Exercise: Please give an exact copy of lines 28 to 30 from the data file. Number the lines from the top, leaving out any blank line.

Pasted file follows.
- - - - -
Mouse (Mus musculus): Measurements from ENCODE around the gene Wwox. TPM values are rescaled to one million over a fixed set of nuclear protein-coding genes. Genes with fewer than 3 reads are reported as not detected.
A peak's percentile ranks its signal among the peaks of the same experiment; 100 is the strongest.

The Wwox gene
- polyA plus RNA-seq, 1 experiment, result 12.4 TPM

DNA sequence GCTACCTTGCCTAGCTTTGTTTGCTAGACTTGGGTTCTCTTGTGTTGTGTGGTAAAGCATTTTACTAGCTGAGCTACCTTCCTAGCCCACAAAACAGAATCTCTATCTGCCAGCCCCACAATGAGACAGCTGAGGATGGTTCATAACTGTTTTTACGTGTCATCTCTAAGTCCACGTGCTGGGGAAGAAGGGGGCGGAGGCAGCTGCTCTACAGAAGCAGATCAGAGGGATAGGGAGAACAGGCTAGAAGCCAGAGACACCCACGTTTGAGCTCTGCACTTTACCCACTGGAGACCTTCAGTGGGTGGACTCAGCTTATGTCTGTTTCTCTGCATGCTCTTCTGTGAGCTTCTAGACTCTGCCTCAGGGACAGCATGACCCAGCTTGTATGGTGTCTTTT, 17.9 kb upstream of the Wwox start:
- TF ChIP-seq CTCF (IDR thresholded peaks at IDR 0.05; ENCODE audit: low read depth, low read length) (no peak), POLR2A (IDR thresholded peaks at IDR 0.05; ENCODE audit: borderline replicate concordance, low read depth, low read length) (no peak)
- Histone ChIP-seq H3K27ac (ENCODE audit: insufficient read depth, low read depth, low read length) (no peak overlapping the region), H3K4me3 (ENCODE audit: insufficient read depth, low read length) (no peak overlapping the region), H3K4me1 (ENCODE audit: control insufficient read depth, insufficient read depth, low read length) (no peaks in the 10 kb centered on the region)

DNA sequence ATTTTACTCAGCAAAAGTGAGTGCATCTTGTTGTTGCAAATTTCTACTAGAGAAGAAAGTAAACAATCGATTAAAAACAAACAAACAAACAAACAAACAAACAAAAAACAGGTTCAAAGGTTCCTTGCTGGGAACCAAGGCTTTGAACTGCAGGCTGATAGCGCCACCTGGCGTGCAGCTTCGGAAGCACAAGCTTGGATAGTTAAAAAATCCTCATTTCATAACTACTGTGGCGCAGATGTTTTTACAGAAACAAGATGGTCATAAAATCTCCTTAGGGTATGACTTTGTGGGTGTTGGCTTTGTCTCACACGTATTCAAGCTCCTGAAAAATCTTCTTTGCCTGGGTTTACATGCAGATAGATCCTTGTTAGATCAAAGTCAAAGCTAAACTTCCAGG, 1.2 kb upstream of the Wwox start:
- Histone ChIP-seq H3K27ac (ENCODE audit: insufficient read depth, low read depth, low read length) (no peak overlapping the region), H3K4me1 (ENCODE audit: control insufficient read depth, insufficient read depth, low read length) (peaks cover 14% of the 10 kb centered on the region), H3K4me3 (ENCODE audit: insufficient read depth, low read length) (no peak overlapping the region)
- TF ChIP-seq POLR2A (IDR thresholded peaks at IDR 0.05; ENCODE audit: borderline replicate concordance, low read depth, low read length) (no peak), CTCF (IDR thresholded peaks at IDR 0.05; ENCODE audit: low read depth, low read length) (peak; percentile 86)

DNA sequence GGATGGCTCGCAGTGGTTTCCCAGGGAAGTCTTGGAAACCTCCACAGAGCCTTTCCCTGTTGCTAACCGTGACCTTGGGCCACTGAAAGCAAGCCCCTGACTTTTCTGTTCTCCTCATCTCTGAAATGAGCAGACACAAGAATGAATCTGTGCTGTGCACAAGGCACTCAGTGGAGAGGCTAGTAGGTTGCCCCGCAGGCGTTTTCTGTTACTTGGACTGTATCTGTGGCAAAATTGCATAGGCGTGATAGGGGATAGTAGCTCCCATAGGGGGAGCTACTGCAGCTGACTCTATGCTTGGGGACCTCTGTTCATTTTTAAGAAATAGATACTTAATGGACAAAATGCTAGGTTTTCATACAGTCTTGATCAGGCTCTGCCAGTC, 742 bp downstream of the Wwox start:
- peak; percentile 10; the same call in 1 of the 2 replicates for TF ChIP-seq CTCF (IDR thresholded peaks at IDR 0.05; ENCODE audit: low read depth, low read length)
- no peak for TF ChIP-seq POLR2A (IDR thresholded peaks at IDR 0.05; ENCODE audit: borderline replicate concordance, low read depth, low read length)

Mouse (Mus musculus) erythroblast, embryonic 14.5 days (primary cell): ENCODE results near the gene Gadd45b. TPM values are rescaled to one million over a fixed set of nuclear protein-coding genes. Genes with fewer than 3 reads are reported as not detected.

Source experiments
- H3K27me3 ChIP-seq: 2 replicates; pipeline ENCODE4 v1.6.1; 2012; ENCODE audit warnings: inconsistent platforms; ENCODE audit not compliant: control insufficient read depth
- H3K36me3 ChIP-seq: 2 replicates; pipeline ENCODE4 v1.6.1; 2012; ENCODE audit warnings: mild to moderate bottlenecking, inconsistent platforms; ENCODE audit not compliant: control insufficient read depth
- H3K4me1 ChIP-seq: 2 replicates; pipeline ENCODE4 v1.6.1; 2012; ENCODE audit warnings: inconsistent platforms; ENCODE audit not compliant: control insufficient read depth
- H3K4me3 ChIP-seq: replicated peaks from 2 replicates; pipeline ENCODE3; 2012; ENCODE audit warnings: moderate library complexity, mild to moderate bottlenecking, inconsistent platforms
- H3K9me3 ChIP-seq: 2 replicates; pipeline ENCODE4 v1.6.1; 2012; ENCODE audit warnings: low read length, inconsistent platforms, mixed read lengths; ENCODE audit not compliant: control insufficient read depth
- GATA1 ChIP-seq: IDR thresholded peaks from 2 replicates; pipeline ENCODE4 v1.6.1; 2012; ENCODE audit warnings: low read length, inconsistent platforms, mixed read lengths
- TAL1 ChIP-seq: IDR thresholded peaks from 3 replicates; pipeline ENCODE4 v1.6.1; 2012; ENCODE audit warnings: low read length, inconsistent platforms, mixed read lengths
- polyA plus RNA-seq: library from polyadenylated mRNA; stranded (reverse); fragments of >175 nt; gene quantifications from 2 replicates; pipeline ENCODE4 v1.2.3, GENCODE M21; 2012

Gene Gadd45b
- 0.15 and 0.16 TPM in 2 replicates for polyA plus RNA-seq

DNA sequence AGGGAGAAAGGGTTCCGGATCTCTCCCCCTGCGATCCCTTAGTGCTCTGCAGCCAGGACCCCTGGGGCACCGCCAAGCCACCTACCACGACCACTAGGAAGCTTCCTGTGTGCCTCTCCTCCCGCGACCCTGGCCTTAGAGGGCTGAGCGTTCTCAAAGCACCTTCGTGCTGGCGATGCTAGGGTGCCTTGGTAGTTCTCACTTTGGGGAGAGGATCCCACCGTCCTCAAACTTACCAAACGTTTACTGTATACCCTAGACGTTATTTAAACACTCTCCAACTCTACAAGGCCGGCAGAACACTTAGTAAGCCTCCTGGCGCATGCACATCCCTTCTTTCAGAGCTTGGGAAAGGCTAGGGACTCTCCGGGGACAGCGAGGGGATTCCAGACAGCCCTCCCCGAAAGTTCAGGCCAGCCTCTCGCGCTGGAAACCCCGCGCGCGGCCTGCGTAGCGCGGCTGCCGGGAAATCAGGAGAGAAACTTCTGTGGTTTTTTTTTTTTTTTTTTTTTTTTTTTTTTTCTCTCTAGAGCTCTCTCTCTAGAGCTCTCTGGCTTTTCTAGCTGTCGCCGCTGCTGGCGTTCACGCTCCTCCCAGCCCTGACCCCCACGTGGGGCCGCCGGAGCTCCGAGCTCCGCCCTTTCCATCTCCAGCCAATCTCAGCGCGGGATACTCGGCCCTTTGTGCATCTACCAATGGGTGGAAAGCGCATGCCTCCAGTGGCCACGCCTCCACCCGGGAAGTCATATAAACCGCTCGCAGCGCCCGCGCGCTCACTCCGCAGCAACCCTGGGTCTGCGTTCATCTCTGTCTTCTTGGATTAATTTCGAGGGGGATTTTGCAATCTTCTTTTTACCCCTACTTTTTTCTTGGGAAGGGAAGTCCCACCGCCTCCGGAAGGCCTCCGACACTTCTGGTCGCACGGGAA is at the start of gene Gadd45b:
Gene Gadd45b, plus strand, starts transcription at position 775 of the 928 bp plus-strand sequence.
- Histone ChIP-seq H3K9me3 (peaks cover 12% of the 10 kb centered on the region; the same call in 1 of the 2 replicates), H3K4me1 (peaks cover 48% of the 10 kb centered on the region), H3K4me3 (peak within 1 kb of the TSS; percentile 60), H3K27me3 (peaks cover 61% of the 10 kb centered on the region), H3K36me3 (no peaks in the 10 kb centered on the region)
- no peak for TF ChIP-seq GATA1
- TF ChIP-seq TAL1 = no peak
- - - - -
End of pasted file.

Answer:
- Histone ChIP-seq H3K9me3 (peaks cover 12% of the 10 kb centered on the region; the same call in 1 of the 2 replicates), H3K4me1 (peaks cover 48% of the 10 kb centered on the region), H3K4me3 (peak within 1 kb of the TSS; percentile 60), H3K27me3 (peaks cover 61% of the 10 kb centered on the region), H3K36me3 (no peaks in the 10 kb centered on the region)
- no peak for TF ChIP-seq GATA1
- TF ChIP-seq TAL1 = no peak